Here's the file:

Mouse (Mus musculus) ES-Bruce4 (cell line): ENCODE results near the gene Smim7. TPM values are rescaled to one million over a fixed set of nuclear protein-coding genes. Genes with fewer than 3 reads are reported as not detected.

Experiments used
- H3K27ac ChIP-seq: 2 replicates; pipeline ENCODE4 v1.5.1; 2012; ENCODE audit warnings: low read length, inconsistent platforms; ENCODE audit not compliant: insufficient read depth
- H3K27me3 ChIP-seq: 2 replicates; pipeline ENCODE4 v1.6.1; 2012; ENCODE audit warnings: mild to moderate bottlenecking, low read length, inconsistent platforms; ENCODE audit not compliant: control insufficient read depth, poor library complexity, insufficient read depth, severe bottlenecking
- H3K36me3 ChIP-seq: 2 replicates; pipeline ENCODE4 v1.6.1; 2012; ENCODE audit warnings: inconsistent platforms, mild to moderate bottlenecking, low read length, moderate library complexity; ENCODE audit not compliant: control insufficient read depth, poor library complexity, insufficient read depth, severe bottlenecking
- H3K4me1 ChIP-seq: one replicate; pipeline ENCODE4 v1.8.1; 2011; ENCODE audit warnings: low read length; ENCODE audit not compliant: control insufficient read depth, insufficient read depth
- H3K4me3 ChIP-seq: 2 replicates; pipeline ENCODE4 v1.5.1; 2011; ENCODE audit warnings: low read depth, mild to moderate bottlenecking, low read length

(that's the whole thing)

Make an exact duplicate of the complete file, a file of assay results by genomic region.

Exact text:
Mouse (Mus musculus) ES-Bruce4 (cell line): ENCODE results near the gene Smim7. TPM values are rescaled to one million over a fixed set of nuclear protein-coding genes. Genes with fewer than 3 reads are reported as not detected.

Experiments used
- H3K27ac ChIP-seq: 2 replicates; pipeline ENCODE4 v1.5.1; 2012; ENCODE audit warnings: low read length, inconsistent platforms; ENCODE audit not compliant: insufficient read depth
- H3K27me3 ChIP-seq: 2 replicates; pipeline ENCODE4 v1.6.1; 2012; ENCODE audit warnings: mild to moderate bottlenecking, low read length, inconsistent platforms; ENCODE audit not compliant: control insufficient read depth, poor library complexity, insufficient read depth, severe bottlenecking
- H3K36me3 ChIP-seq: 2 replicates; pipeline ENCODE4 v1.6.1; 2012; ENCODE audit warnings: inconsistent platforms, mild to moderate bottlenecking, low read length, moderate library complexity; ENCODE audit not compliant: control insufficient read depth, poor library complexity, insufficient read depth, severe bottlenecking
- H3K4me1 ChIP-seq: one replicate; pipeline ENCODE4 v1.8.1; 2011; ENCODE audit warnings: low read length; ENCODE audit not compliant: control insufficient read depth, insufficient read depth
- H3K4me3 ChIP-seq: 2 replicates; pipeline ENCODE4 v1.5.1; 2011; ENCODE audit warnings: low read depth, mild to moderate bottlenecking, low read length